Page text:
A large tree must be provided for each 50 feet of frontage, with a minimum of two trees being provided. These trees must be located within 30 feet of the projected street curb. The trees may be located in the public right-of-way provided that all private licensing requirements of the city code and charter are met. For purposes of this paragraph, "projected street curb" means the future location of the street curb consistent with the city thoroughfare plan as determined by the director of public works and transportation.
- Revise to allow the building official the authority to approve a substitute tree when a conflict with utilities exists.
- Revise to allow the building official the authority to approve an alternative site location when a conflict with utilities exists.
- Discussion: Recommendation is to allow for the building official to approve an alternative location for street trees when in conflict with overhead or underground utilities. Also, it is suggested that a small tree size could be approved to avoid utility conflicts. The conditions would be limited to reasons other than self-imposed restrictions. Additional discussion had been to expand the tree planting zone to 50' from back of curb.
- Suggested Reading: Tree Space Design, Structural Soil, Silva Cell Tree and Stormwater System, Rootwell
(5) Parking lot trees.
(A) No required parking space may be located more than 120 feet from the trunk of a large canopy tree. No parking space in excess of required parking may be located more than 100 feet from the trunk of a large canopy tree, and the tree must be located in a landscape area of a minimum of 120 square feet. Each tree required by this subparagraph must have a caliper of at least two inches and may not be planted closer than two and one-half feet to the paved portion of the parking lot.
(B) An industrial use in an IM or IR district need not comply with Subparagraph (A) if it provides at least one tree meeting the requirements for street trees in Paragraph (4) for each 25 feet of frontage.
Each required parking space must be within 120 feet radius of the trunks of large canopy trees on the lot.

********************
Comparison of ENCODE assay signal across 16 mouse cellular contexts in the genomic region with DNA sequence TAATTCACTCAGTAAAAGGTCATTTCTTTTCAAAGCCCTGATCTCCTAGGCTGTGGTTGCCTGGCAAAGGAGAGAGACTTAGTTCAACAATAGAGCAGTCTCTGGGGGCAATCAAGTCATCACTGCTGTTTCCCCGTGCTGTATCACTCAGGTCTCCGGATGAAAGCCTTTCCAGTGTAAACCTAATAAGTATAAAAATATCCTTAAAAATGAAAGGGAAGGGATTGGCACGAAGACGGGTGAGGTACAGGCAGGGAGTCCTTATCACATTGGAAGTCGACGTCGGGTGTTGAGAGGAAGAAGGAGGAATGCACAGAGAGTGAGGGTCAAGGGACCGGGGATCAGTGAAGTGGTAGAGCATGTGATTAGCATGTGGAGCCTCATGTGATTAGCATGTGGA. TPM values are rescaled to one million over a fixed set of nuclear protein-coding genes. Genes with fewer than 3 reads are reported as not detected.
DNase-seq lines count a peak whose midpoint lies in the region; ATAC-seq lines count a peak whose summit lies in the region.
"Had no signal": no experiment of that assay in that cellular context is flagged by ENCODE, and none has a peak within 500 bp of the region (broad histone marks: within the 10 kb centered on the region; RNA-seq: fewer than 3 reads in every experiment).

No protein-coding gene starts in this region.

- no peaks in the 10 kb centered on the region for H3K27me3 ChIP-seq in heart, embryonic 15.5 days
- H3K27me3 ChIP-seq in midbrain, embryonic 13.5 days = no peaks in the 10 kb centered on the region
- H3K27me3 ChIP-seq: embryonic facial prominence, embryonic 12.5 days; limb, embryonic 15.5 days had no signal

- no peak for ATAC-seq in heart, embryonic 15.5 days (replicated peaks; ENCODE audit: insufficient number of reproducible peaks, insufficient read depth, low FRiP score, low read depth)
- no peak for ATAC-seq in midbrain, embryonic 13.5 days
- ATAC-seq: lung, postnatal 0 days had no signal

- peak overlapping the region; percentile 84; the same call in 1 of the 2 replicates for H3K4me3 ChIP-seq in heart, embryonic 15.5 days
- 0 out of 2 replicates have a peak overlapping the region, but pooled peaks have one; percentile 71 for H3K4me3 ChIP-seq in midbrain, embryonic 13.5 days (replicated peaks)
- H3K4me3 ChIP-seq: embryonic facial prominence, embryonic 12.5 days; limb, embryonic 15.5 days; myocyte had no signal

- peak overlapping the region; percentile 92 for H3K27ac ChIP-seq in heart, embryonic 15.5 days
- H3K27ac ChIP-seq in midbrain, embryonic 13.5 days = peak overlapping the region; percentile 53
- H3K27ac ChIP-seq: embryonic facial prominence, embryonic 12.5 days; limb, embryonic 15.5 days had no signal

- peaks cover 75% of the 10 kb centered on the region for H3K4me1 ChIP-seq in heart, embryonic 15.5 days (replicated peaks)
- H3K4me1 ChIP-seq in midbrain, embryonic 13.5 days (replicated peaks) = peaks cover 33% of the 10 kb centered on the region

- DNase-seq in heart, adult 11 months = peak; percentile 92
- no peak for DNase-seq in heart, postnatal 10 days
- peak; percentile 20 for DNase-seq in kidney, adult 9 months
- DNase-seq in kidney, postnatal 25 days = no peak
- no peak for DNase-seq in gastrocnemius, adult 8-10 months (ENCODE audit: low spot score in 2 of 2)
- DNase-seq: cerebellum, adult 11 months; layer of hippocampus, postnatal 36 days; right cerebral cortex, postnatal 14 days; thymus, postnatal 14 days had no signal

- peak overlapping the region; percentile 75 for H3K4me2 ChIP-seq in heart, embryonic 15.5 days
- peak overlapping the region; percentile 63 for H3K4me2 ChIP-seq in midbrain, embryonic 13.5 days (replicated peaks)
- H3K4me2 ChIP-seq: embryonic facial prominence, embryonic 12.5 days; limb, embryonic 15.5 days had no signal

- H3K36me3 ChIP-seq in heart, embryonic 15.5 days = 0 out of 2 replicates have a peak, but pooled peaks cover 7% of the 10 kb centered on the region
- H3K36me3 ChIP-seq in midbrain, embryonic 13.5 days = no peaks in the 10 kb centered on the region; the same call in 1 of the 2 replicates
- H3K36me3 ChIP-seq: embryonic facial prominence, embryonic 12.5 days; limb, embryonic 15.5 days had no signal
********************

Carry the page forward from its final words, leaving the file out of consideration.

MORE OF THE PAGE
- Revise to require no parking space be located more than 50 feet from the trunk of a large canopy tree. Parking lot trees must have a caliper of at least 3 inches.
- Discussion: The UFAC conditions recommend a 50' radius with minimum large canopy tree sizes of 3" caliper. No paving could be within 4 feet of the tree. Typically, trees would be planted in planting corridors (perhaps along bioswales) rather than small islands.
(6) Minimum sizes. Except as provided in Subsections (a), (b)(3), and (b)(5) of this section, plant materials used to satisfy the requirements of this division must comply with the following minimum size requirements at the time of installation:
(A) Large trees must have a minimum caliper of three inches, or a minimum height of six feet, depending on the standard measuring technique for the species.
(B) Small trees must have a minimum height of six feet.
(C) Large evergreen shrubs must have a minimum height of three feet.
For purposes of this paragraph, "height" is measured from the top of the root ball or, if the plant is in a container, from the soil level in the container.
- Discussion: Item 6(C) modifies the 'screening' requirement of 51A-4.602 to require the plant at three feet in height at time of planting.
(7) Buffer plant materials.
(A) If a fence with a buffer strip is required along any part of the perimeter of a lot, the buffer strip must contain either one large canopy tree or two large non-canopy trees at a minimum average density of one large canopy tree or two large non-canopy trees for each 50 linear feet of the buffer strip, with new trees spaced no less than 25 feet apart.
(B) In all other cases, a landscape buffer strip provided to comply with this section or Section 51A-10.126 must contain one of the following groups of plant materials at a minimum average density of one group for each 50 linear feet of the buffer strip:
(i) One large canopy tree and one large non-canopy tree.
(ii) One large canopy tree and three small trees.
(iii) One large canopy tree and three large evergreen shrubs.
(iv) One large canopy tree, two small trees, and one large evergreen shrub.
(v) One large canopy tree, one small tree, and two large evergreen shrubs.
(iv) Two large non-canopy trees. (Ord. Nos. 19455; 19786; 20496; 22053; 24731; 25155)